Today’s post is the first part of three chronicling a very special and unique experience I had while learning how to weave on a loom. I was fortunate enough to be able to travel to a very rural area of China and study the areas longstanding tradition of hand weaving fabric.
The loom structure and operation can seem daunting at first, but it is actually pretty straightforward once you learn the basics. All the looms were built by hand using wood from trees we chopped down ourselves!
The loom is built about 6 feet long and 5 feet tall and basically looks like a 4-post bed! Here is a sketch I made for our blueprints:
The basic point of the structure is to be able to stretch the thread taught all the way from one end of the loom to the other, creating the “warp” (the thread that goes the long way). Then, through a series of strings and wooden dowels, two separate warp planes will be created, like two sheets stacked on top of each other. The two planes move up and down between each other with the push of a petal. Each time the planes switch positions, a spool of thread passes through horizontally, creating the “weft.” In this way, thread by thread, fabric is made! Fabric is still made using this centuries-old basic principle, the only difference is that today, most of it is made with machines!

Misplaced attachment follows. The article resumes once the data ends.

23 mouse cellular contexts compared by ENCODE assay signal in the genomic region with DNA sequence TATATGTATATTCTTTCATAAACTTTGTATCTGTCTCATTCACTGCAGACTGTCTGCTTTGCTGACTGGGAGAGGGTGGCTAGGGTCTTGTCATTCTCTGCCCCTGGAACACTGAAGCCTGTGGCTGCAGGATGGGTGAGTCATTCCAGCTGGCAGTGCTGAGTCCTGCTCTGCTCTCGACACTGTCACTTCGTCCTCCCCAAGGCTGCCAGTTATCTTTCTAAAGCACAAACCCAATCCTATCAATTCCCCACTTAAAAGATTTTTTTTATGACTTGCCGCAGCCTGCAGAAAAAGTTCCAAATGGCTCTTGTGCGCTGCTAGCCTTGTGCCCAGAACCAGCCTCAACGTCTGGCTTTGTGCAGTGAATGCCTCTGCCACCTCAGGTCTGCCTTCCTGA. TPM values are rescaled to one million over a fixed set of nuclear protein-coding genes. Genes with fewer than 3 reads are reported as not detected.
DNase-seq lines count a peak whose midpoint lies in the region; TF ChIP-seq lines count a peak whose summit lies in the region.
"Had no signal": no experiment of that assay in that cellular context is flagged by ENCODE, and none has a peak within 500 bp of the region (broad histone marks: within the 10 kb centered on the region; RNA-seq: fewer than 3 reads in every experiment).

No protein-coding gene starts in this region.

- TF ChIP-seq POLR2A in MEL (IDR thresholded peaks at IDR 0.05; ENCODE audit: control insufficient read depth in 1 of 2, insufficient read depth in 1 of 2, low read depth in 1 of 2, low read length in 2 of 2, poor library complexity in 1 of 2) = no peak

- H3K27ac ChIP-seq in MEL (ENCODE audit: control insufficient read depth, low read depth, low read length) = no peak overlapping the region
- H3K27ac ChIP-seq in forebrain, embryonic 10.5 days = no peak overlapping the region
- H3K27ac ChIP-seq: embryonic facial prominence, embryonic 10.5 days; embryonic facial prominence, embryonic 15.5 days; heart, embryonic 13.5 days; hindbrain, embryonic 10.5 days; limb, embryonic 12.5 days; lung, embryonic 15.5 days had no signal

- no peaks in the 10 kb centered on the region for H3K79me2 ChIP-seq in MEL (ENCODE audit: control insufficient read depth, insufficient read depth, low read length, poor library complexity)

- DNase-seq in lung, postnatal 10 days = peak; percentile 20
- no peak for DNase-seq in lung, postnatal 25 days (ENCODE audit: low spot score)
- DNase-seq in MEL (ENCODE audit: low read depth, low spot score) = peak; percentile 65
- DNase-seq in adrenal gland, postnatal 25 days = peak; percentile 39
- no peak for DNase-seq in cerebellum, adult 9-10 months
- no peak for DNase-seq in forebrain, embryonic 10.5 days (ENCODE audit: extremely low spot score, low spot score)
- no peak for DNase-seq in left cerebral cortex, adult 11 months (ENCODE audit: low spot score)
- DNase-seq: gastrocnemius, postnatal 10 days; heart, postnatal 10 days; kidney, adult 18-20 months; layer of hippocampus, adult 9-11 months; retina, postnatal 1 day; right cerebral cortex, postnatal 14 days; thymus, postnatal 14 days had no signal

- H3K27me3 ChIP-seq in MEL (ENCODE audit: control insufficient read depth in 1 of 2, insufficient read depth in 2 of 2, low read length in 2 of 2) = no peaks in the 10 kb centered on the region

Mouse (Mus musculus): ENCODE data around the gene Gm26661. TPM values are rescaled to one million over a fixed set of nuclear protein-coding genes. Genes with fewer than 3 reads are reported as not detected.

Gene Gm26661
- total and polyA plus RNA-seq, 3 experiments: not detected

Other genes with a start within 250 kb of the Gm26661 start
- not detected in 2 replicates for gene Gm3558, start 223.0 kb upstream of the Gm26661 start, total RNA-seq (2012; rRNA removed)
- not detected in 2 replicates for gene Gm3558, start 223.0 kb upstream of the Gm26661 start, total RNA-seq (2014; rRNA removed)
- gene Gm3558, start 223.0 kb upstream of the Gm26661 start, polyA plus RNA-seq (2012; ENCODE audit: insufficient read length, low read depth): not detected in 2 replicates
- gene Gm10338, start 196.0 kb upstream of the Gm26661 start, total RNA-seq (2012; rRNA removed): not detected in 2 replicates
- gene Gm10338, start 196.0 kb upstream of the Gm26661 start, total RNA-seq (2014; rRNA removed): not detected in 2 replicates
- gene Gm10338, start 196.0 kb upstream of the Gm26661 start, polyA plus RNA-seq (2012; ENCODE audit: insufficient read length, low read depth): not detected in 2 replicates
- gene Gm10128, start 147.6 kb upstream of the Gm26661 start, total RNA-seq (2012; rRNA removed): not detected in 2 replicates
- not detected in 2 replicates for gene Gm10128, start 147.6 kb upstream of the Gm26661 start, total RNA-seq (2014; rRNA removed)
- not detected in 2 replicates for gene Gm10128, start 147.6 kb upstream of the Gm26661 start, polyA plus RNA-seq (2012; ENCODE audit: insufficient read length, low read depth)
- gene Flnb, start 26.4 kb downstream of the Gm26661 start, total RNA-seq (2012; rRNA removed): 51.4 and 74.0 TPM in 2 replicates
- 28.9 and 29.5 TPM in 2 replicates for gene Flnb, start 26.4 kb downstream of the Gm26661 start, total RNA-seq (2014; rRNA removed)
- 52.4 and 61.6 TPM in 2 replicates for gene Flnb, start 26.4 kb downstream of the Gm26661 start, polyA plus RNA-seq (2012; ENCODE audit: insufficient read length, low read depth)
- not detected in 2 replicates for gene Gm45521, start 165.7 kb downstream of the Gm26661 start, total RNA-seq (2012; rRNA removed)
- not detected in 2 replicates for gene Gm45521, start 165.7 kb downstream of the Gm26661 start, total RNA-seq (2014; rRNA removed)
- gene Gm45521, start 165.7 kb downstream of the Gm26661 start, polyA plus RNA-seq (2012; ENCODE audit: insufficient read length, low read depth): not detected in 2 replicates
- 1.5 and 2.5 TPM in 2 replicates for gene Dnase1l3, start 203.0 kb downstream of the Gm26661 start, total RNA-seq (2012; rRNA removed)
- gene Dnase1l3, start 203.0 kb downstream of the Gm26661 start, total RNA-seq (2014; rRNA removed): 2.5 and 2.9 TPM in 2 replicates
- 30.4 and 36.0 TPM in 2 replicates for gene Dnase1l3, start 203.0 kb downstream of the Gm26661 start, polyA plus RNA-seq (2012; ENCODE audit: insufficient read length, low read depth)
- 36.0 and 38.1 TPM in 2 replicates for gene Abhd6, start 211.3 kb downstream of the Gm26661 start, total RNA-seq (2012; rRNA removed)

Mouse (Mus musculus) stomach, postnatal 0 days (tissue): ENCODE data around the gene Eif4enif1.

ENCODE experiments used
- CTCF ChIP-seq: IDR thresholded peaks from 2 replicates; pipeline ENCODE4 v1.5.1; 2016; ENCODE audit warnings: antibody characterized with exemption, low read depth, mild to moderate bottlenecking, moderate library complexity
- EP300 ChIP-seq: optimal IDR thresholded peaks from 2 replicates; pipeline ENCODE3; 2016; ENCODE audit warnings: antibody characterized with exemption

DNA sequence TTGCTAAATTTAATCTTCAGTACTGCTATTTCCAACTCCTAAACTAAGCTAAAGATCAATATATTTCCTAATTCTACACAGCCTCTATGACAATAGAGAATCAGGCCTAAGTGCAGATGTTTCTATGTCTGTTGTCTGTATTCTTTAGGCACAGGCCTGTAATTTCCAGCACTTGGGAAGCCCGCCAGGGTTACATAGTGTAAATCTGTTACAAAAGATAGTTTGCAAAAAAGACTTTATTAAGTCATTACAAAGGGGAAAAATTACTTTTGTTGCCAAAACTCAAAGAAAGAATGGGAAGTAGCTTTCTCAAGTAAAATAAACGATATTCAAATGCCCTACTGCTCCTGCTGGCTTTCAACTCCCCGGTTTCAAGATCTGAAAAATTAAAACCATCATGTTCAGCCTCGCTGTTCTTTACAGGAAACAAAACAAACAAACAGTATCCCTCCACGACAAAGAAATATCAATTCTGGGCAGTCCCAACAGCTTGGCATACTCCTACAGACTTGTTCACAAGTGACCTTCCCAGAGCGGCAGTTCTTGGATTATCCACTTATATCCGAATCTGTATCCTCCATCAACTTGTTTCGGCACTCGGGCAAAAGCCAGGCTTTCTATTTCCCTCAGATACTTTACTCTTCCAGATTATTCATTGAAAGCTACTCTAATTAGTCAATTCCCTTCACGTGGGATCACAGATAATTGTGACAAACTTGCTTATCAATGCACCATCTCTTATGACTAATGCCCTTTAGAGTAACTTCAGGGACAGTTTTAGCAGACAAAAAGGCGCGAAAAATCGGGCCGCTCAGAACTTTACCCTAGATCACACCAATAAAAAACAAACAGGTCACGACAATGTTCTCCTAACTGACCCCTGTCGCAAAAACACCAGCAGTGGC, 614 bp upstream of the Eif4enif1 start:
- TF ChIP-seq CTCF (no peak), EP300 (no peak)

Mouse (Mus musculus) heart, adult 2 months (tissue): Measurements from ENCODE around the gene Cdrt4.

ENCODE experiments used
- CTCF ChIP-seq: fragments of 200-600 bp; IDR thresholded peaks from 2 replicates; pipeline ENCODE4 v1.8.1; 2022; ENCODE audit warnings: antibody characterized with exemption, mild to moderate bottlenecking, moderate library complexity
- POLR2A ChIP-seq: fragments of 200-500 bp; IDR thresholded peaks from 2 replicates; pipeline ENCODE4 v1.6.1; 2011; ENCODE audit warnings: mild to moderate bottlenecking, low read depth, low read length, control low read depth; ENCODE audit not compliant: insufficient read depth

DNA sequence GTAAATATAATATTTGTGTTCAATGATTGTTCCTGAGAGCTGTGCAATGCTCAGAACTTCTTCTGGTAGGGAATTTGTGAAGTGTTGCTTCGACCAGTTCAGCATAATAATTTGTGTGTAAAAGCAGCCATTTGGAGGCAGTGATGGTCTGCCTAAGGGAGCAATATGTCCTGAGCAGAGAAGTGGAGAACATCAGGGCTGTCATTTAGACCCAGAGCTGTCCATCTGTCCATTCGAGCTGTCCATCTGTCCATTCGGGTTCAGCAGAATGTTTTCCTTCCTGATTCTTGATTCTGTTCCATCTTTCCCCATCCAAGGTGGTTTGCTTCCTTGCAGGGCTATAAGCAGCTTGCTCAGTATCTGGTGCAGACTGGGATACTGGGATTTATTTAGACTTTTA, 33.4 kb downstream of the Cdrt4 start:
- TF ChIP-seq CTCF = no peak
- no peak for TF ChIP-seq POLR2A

This is what the loom looks like from the point of view of the weaver. The two hanging wooden dowels (labeled “reni”) are connected by string to foot pedals which switch the warp (planes of fabric shown vertically). Each time they switch, the bolt of thread (labeled “sige”) is passed through horizontally. The wooden rectangle (labeled “busi”) is like a giant comb for the thread and each time the weft is woven through the warp, the wooden rectangle is pulled down to push the weft in nice and tight. You wouldn’t want a bunch of little, see-through holes in your clothes, would you?!
Here is a photo of the finished loom once it was built and threaded!
In tomorrow’s post, I’ll show you all exactly how this crazy contraption works and turns thread into beautiful scarves and fabric. You’ll also surely get a kick out of my crazy weaving outfit 😀